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Egypt Environmental Export Market Plan
Chapter 2-Legal and Regulatory Framework

Principal Environmental Laws and Regulations

Over the past three decades, Egypt has adopted a significant number of environmental laws, decrees, and regulations addressing various aspects of environmental management. In 1992, the Government of Egypt (GOE) published the Egyptian Environmental Action Plan (EEAP), which serves as a basis for national environmental policy. The EEAP identified and analyzed Egypt's critical environmental issues and presented a number of appropriate policy and institutional actions to address them. Although a substantial amount of work remains to be done to refine and complete the country's legal and regulatory framework, the existing laws and regulations provide the GOE with adequate legal authority to design and implement several badly needed environmental management programs.

The environmental management framework in Egypt is shaped by numerous sectoral laws, which a large number of government agencies are responsible for implementing. The most important laws are the following: This section outlines relevant regulatory provisions with respect to air pollution, wastewater discharges, solid waste management, hazardous waste management, and EIAs.

Air Pollution

Air quality and emissions regulations are contained in the Executive Regulations of the Law for the Environment (Law 4/1994), also known as Prime Minister's Decree 338/1995. Decree 338 states that polluting industries “shall be committed towards avoiding emissions or leakage of air pollutants at or above the maximum limits allowed by current laws and decrees.” The decree stipulates emission standards, universal for some pollutants (carbon monoxide, nitrous oxides, lead, and other heavy metals) and differentiated by type of industry for others (particulates, sulfur dioxide, volatile organic carbons). Exceedance of permissible limits can result in a fine of 1,000 to 20,000 Egyptian pounds (LE). In addition, the decree contains specifications for fuel combustion and industrial stack heights, as well as allowable limits for indoor air pollutants.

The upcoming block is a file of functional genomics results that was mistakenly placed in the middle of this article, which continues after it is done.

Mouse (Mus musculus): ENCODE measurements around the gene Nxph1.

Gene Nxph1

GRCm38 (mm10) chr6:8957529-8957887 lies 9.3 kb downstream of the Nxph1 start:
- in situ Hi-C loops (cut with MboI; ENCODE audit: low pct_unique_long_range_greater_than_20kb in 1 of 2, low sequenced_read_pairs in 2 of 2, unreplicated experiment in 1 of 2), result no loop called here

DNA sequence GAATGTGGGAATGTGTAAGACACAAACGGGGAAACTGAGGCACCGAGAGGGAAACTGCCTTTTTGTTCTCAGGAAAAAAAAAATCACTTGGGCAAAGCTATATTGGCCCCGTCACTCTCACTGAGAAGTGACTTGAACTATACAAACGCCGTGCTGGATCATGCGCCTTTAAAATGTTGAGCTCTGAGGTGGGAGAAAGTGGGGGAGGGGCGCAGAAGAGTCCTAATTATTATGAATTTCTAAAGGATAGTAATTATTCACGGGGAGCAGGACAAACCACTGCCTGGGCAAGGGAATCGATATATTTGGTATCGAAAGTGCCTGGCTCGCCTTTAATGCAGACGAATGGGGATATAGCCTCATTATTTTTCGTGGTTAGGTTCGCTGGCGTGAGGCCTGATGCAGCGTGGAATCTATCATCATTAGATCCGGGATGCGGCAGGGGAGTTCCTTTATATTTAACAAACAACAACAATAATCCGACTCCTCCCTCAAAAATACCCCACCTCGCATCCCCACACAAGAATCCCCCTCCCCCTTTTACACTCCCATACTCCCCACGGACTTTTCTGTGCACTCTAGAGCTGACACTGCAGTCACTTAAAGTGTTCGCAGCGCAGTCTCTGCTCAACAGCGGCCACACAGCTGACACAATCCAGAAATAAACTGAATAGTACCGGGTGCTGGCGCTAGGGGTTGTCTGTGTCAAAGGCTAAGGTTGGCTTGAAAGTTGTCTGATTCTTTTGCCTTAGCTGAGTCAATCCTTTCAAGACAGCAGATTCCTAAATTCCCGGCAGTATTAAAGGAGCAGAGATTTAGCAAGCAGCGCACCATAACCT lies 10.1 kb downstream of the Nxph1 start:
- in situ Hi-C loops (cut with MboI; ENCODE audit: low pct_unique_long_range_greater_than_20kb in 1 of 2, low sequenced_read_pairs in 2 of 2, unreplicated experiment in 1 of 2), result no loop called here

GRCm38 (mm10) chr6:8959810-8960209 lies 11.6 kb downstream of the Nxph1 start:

Decree 338 also sets emission standards for mobile sources for carbon monoxide, hydrocarbons, and smoke for different vehicles produced before and after 1995.

Wastewater Discharges

Egyptian wastewater discharge is regulated by Law 93 of 1962 (and its Executive Regulations, Decree 649 of 1962) and Law 48 of 1982 (and its Executive Regulations, Decree 8 of 1983).

Industries in Egypt are required to discharge their wastewater into public sewers except when they are located outside the coverage area. Decree 649 lists the types of industrial establishments that need licenses to discharge wastewater into public sewers and the standards to which they must adhere to. Discharge standards are specified for the following parameters: temperature, pH, dissolved solids, suspended solids, bacteriological oxygen demand, sulfides, phosphates, nitrates, phenol, oil and grease, and heavy metals.

Law 48 prohibits the discharge of untreated wastewater into potable water surfaces and underground water reservoirs. To discharge treated wastewater into a waterway requires a license from the MPWWR. Decree 8/1983 contains standards for treated industrial and municipal wastewaters to be discharged into potable and nonpotable surface waters and groundwater. The regulated parameters include temperature, pH, chemical oxygen demand, dissolved oxygen, dissolved solids, suspended solids, oils and greases, phosphates, nitrates, phenol, and heavy metals.

Violations of wastewater discharge standards, including discharging without a license, carry a penalty of LE 50 to 100. In cases of recurrence of a violation, the penalty is doubled.

Hazardous Waste Management

Decree 338/1995 requires a license for the handling of hazardous wastes, including generation, collection, storage, transport, treatment, and disposal. The Ministry of Industry is the designated authority that issues these licenses. The decree also contains general rules and procedures for the handling of hazardous waste. Industries are required to maintain a register of all operations with hazardous wastes. Law 4/1994 delegates the listing of regulated substances and wastes as well as licensing to the line ministries (Ministry of Industry, Ministry of Agriculture, etc.).

The sanctions for violations of Law 4 hazardous waste provisions are very severe. Handling regulated hazardous wastes without a license or in violation of a license is punishable by no less than five years in prison and a fine of LE 20,000 to 40,000. Failure to maintain accurate hazardous waste registers will lead to no less than one year in prison and a fine of LE 10,000 to 20,000.

Solid Waste Management